Assurance to public following criminal damage in Sidmouth

Sidmouth Police Station in Woolcombe Lane

Sidmouth Police Station in Woolcombe Lane - Credit: Archant

Thousands of pounds worth of criminal damage in Sidmouth has prompted calls to tackle low-level crime in the town.

PC Steve Lee spoke at a town council meeting on Monday (October 7) to reassure people that officers were doing what they could, as he reported crime had fallen by nearly 39 per cent in September.

Councillor Denise Bickley asked a question on behalf of The Dairy Shop's John Hammond after the shop had its window smashed on October 1.

The owner returned to his shop to find the window smashed and blood at the scene and urged for something to be done following a recent spell of similar events.

Cllr Bickley said at the meeting: "Blood was clearly left at the scene with broken glass, and he wants to know why there is no interest in obtaining any evidence of that. Is the chance of prosecution so low there is no point?

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"Surely, this low-level criminal damage needs to be concentrated on to stop it progressing to worse damage. What message is the police sending out if it's ignored?"

PC Lee said scene-of-crime officers' policy was not to go to crime scenes unless there was an 'overwhelming or compelling' reason to go.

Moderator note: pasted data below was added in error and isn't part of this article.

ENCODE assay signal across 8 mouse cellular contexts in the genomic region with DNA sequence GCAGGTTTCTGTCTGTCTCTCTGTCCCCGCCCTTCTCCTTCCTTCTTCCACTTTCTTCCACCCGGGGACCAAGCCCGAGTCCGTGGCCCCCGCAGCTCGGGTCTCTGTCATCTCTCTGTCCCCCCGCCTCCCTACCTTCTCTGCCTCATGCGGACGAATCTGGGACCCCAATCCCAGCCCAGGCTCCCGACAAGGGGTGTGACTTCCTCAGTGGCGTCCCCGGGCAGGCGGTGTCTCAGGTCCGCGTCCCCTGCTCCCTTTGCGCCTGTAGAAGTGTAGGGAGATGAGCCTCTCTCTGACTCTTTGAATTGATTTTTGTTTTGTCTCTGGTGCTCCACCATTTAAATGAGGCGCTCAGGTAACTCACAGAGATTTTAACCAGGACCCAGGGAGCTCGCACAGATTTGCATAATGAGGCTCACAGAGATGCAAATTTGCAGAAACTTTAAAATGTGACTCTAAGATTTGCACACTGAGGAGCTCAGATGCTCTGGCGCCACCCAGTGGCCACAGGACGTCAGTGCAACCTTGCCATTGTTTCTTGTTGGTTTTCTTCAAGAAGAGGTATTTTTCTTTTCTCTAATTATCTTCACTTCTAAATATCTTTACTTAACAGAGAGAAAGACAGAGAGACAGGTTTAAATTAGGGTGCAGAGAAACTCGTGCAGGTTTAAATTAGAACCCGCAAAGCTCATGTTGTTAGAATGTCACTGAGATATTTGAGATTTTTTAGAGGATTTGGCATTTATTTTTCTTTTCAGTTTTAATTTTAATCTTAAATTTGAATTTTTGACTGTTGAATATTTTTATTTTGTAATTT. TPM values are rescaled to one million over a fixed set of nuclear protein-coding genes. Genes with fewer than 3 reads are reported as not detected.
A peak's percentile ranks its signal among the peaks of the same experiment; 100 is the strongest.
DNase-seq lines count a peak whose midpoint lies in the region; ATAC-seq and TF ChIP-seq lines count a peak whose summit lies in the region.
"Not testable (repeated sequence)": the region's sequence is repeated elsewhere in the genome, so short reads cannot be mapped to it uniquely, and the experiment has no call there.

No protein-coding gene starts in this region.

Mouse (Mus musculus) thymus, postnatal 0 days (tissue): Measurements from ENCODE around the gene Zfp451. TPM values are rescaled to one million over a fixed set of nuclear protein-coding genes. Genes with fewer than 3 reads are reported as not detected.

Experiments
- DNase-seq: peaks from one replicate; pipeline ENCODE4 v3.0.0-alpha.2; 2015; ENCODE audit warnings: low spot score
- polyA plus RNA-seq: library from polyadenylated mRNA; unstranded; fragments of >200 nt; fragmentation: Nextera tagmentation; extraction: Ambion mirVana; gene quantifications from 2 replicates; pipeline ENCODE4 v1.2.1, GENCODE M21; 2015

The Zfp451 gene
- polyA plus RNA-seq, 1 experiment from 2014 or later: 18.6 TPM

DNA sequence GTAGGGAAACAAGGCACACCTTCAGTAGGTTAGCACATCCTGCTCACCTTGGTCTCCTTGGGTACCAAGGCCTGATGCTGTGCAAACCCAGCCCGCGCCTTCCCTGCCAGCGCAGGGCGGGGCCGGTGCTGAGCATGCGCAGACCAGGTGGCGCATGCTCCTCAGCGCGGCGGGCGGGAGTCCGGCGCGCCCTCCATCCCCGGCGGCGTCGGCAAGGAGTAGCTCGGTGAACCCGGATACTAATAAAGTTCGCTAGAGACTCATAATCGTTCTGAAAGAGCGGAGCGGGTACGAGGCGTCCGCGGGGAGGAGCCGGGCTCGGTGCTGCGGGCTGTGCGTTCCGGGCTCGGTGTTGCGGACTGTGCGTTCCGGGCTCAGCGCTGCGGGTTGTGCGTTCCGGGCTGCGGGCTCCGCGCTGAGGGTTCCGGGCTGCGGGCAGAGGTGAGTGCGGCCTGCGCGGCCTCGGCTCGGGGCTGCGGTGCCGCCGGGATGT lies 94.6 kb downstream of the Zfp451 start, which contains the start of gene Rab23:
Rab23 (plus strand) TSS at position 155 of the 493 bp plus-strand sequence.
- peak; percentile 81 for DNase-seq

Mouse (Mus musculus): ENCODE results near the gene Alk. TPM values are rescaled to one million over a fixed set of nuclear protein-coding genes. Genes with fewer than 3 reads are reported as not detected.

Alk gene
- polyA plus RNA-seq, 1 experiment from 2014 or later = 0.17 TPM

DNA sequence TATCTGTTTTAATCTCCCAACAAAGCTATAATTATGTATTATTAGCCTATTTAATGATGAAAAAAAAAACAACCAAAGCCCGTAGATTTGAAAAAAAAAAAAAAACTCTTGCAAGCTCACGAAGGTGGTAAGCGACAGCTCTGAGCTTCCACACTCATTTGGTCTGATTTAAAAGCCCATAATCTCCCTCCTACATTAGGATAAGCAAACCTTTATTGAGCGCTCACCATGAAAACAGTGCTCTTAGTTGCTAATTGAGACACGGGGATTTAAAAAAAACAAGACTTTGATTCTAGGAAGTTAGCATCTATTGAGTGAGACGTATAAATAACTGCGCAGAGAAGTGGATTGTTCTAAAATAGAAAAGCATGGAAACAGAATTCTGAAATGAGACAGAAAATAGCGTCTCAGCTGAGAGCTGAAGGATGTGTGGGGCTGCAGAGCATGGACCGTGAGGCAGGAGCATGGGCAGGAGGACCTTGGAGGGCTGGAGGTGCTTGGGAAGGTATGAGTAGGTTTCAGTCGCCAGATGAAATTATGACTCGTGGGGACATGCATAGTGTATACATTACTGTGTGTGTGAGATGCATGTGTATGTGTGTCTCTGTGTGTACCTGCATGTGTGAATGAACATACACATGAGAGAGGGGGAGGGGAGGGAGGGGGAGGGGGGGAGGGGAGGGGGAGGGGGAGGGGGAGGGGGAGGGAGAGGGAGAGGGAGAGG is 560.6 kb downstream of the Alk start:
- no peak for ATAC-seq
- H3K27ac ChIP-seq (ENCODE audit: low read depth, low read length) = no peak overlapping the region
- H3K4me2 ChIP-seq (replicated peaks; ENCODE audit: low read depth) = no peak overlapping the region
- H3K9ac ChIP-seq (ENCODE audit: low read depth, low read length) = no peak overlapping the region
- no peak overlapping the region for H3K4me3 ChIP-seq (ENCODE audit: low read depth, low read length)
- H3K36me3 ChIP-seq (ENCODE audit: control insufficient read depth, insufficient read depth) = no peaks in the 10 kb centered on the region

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Councillors heard a suspect had been identified and interviewed in relation to the incident at The Dairy Shop, but there is no further action at this time.

The officer said: "I agree it does possibly put out quite a poor message. I firmly believe we should hammer every little crime because, if you stop all the little ones, you stop the bigger ones taking place.

"We are not ignoring it - we do do what we can. We have limited resources. It's a rather poor apology, I'm afraid."

In the police's monthly crime figures, PC Lee said 35 crimes were recorded last month in comparison with 57 offences for September the previous year, a decrease of 38.7 per cent.

Police dealt with eight incidents of violence without injury, seven cases of criminal damage, five public order offences and four reports of violence with injury.

The remaining incidents included burglary of dwellings, vehicle offences and shoplifting.

Altogether 117 incidents were recorded, down from 132 in the same period in 2018 - an 11.4 per cent decrease. The detection rate was 23 per cent.

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